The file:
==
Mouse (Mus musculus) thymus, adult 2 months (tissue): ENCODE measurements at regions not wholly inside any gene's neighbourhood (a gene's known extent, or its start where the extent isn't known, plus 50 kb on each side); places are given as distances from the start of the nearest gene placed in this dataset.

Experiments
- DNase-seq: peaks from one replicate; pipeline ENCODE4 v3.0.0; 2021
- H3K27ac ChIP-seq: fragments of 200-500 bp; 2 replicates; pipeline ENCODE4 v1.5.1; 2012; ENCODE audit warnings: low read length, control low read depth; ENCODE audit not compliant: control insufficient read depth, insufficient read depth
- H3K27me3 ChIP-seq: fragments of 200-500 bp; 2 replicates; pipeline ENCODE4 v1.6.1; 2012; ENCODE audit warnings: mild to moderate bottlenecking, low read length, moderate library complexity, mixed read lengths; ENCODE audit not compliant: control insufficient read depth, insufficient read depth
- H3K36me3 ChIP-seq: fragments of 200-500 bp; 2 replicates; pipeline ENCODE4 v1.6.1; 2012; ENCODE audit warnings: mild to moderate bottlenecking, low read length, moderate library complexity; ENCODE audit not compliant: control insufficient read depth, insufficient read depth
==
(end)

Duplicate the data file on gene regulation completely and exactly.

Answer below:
Mouse (Mus musculus) thymus, adult 2 months (tissue): ENCODE measurements at regions not wholly inside any gene's neighbourhood (a gene's known extent, or its start where the extent isn't known, plus 50 kb on each side); places are given as distances from the start of the nearest gene placed in this dataset.

Experiments
- DNase-seq: peaks from one replicate; pipeline ENCODE4 v3.0.0; 2021
- H3K27ac ChIP-seq: fragments of 200-500 bp; 2 replicates; pipeline ENCODE4 v1.5.1; 2012; ENCODE audit warnings: low read length, control low read depth; ENCODE audit not compliant: control insufficient read depth, insufficient read depth
- H3K27me3 ChIP-seq: fragments of 200-500 bp; 2 replicates; pipeline ENCODE4 v1.6.1; 2012; ENCODE audit warnings: mild to moderate bottlenecking, low read length, moderate library complexity, mixed read lengths; ENCODE audit not compliant: control insufficient read depth, insufficient read depth
- H3K36me3 ChIP-seq: fragments of 200-500 bp; 2 replicates; pipeline ENCODE4 v1.6.1; 2012; ENCODE audit warnings: mild to moderate bottlenecking, low read length, moderate library complexity; ENCODE audit not compliant: control insufficient read depth, insufficient read depth